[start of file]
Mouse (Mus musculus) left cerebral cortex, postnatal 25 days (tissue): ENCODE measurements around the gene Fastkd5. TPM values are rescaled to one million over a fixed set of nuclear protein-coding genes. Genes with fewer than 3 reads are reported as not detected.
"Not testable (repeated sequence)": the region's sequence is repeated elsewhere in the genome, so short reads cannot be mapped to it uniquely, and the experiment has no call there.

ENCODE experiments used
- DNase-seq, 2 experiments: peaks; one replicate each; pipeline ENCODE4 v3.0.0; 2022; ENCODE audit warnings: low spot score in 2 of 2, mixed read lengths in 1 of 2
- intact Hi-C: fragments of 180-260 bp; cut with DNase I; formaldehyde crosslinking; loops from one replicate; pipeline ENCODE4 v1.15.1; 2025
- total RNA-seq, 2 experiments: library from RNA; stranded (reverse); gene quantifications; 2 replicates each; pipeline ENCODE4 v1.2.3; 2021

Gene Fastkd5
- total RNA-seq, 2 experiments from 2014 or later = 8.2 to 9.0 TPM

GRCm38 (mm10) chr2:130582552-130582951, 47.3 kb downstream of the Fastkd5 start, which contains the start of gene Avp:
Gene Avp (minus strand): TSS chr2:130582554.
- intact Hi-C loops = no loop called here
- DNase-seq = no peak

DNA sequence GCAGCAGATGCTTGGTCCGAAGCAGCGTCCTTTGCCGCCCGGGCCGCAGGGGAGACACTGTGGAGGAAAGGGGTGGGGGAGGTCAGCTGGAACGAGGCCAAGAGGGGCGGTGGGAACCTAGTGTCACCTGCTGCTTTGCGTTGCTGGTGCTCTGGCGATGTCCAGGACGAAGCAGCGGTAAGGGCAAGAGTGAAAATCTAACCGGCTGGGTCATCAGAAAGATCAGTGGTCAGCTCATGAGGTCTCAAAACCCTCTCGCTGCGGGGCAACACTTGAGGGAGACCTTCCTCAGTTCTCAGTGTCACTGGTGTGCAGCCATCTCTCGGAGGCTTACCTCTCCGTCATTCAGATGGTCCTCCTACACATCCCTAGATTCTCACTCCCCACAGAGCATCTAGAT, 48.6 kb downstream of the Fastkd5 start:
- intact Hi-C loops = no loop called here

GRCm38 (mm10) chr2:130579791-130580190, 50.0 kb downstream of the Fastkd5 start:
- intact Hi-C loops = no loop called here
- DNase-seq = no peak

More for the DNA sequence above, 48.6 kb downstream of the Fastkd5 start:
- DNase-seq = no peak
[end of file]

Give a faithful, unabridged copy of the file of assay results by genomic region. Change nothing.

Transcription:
Mouse (Mus musculus) left cerebral cortex, postnatal 25 days (tissue): ENCODE measurements around the gene Fastkd5. TPM values are rescaled to one million over a fixed set of nuclear protein-coding genes. Genes with fewer than 3 reads are reported as not detected.
"Not testable (repeated sequence)": the region's sequence is repeated elsewhere in the genome, so short reads cannot be mapped to it uniquely, and the experiment has no call there.

ENCODE experiments used
- DNase-seq, 2 experiments: peaks; one replicate each; pipeline ENCODE4 v3.0.0; 2022; ENCODE audit warnings: low spot score in 2 of 2, mixed read lengths in 1 of 2
- intact Hi-C: fragments of 180-260 bp; cut with DNase I; formaldehyde crosslinking; loops from one replicate; pipeline ENCODE4 v1.15.1; 2025
- total RNA-seq, 2 experiments: library from RNA; stranded (reverse); gene quantifications; 2 replicates each; pipeline ENCODE4 v1.2.3; 2021

Gene Fastkd5
- total RNA-seq, 2 experiments from 2014 or later = 8.2 to 9.0 TPM

GRCm38 (mm10) chr2:130582552-130582951, 47.3 kb downstream of the Fastkd5 start, which contains the start of gene Avp:
Gene Avp (minus strand): TSS chr2:130582554.
- intact Hi-C loops = no loop called here
- DNase-seq = no peak

DNA sequence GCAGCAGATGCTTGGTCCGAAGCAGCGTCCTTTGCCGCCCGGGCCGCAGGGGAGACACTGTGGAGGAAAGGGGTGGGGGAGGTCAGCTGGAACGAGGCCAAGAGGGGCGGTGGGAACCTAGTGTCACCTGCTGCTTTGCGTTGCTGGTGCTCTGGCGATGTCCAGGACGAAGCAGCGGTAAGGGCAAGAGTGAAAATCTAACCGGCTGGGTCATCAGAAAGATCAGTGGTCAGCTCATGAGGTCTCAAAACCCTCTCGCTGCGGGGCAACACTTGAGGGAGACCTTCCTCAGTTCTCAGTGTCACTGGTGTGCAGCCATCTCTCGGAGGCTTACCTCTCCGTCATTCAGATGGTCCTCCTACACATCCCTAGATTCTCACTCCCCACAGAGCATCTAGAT, 48.6 kb downstream of the Fastkd5 start:
- intact Hi-C loops = no loop called here

GRCm38 (mm10) chr2:130579791-130580190, 50.0 kb downstream of the Fastkd5 start:
- intact Hi-C loops = no loop called here
- DNase-seq = no peak

More for the DNA sequence above, 48.6 kb downstream of the Fastkd5 start:
- DNase-seq = no peak